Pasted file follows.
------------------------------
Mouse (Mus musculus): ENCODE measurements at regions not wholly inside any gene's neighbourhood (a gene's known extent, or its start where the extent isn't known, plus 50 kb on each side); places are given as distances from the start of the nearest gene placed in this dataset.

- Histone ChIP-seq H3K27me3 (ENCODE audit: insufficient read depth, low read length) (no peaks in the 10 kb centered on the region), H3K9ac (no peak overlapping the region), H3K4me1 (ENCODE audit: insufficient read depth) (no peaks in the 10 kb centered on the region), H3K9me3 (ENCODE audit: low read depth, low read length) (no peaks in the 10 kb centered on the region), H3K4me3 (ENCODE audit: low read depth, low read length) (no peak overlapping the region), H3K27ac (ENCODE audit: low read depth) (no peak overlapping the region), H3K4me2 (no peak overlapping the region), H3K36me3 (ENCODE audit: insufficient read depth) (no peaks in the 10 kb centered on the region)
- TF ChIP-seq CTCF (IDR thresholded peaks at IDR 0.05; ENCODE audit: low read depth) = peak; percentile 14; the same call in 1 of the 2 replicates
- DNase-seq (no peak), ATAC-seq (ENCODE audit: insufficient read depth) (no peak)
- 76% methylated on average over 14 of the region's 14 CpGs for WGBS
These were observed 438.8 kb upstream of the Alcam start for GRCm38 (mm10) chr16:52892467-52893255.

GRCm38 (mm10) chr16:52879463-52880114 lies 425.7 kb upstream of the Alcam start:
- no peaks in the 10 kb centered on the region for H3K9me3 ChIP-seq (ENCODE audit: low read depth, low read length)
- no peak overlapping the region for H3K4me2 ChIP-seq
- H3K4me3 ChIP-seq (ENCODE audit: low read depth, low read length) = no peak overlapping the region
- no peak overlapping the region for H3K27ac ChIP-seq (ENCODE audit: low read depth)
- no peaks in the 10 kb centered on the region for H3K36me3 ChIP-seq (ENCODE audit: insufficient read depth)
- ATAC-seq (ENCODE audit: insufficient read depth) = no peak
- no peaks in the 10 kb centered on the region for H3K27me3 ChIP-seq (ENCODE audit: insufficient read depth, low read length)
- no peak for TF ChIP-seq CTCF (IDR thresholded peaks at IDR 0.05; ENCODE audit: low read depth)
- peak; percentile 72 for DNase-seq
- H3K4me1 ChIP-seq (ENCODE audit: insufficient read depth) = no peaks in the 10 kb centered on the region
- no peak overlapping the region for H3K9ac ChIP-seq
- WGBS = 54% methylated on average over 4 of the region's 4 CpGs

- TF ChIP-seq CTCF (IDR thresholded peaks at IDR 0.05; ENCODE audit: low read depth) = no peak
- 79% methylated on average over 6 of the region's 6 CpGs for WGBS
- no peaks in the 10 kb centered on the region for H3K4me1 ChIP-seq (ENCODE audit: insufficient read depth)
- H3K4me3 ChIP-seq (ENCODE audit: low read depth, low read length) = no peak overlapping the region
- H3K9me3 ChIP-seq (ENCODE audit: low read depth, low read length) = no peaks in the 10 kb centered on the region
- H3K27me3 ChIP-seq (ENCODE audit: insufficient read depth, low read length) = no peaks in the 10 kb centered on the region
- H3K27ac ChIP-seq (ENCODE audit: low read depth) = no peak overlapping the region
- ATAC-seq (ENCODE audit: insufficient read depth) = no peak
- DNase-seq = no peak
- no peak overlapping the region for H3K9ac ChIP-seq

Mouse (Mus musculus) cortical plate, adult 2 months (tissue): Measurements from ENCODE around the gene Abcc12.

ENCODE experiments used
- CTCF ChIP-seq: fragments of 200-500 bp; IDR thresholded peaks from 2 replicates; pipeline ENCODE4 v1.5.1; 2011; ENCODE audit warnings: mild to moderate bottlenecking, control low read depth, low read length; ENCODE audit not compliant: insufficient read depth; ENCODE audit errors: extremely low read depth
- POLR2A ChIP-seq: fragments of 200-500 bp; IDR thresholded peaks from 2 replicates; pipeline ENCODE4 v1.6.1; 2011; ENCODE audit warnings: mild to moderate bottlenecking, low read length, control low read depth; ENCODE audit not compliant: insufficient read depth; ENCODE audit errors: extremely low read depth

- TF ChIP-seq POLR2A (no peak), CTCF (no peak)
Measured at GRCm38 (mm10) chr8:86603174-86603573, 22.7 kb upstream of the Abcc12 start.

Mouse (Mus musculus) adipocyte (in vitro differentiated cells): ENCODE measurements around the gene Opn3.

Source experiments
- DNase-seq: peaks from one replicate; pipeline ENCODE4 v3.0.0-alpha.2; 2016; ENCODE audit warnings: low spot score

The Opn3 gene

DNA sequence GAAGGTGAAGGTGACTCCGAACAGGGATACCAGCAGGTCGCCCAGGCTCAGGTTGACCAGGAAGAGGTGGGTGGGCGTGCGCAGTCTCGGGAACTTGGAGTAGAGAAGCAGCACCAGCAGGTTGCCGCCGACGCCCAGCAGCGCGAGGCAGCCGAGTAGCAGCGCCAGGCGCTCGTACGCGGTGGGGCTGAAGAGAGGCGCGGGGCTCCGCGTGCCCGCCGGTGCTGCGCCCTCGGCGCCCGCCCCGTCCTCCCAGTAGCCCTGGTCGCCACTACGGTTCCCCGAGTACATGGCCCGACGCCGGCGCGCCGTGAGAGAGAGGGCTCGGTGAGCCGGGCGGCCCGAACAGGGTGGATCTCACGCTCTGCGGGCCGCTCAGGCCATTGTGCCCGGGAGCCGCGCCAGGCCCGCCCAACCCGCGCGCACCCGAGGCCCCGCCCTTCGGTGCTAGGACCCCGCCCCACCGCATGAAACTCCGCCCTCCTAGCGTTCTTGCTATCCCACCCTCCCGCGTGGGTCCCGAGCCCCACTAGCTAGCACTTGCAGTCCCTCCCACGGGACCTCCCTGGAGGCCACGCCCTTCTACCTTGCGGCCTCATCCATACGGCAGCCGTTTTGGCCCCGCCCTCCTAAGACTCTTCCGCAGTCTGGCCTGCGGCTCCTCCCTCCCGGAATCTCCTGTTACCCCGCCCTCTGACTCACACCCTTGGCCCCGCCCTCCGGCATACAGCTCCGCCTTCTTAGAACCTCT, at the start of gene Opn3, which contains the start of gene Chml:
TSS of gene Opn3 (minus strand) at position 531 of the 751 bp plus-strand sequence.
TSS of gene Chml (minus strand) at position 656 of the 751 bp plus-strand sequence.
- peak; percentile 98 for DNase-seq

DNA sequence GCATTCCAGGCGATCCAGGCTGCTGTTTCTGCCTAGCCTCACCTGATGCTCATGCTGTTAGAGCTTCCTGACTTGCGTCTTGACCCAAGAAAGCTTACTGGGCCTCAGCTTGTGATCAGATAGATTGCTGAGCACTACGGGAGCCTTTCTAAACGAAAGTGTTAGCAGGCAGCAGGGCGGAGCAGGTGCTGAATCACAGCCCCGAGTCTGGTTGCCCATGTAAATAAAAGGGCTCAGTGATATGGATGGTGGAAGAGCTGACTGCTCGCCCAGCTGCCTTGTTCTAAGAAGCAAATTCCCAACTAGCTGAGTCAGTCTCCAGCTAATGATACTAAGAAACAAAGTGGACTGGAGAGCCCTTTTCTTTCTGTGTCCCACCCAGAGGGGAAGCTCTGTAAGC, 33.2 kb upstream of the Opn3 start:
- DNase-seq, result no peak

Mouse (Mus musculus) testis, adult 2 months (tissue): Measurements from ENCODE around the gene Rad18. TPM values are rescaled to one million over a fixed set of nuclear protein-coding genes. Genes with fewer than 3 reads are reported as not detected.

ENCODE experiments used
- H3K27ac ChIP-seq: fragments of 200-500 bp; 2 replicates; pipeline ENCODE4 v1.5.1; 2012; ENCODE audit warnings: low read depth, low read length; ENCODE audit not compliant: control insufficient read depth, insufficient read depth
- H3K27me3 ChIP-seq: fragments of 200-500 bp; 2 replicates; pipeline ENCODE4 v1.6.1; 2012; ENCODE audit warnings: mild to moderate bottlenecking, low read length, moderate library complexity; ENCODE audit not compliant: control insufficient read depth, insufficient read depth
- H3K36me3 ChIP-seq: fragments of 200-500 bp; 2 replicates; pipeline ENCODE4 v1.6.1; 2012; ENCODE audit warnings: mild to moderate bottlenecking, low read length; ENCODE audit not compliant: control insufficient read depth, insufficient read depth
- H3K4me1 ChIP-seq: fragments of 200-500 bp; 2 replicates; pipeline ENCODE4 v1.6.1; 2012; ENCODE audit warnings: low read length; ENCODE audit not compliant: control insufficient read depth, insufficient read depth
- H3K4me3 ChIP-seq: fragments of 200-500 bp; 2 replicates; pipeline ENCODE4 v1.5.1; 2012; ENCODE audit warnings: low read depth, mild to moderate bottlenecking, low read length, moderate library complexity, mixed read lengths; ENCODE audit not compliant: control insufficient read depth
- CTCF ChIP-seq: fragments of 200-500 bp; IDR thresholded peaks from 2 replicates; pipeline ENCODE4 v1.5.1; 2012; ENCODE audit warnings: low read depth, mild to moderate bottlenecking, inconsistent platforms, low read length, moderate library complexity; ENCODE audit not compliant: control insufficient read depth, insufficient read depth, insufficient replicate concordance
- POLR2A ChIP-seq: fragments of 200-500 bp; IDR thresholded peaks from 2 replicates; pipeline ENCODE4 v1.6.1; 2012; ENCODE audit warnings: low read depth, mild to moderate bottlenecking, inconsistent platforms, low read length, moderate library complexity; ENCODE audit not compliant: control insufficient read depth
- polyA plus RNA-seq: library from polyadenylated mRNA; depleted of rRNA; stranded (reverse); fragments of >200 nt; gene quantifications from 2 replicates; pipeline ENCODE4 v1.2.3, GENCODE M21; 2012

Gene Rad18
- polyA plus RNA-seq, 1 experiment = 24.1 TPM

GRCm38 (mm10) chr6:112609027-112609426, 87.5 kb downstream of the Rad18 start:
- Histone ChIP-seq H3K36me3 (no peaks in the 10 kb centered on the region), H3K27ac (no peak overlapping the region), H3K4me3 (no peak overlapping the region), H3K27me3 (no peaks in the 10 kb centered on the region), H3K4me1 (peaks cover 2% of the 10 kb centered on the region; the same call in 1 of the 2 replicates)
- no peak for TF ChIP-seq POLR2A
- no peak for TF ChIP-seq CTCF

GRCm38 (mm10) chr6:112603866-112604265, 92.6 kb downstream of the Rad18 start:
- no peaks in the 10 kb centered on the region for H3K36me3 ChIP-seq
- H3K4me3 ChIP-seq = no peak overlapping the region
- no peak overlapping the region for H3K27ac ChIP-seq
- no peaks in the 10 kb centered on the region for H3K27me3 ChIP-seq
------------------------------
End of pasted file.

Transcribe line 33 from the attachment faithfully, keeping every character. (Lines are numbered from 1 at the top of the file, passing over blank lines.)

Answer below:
- POLR2A ChIP-seq: fragments of 200-500 bp; IDR thresholded peaks from 2 replicates; pipeline ENCODE4 v1.6.1; 2011; ENCODE audit warnings: mild to moderate bottlenecking, low read length, control low read depth; ENCODE audit not compliant: insufficient read depth; ENCODE audit errors: extremely low read depth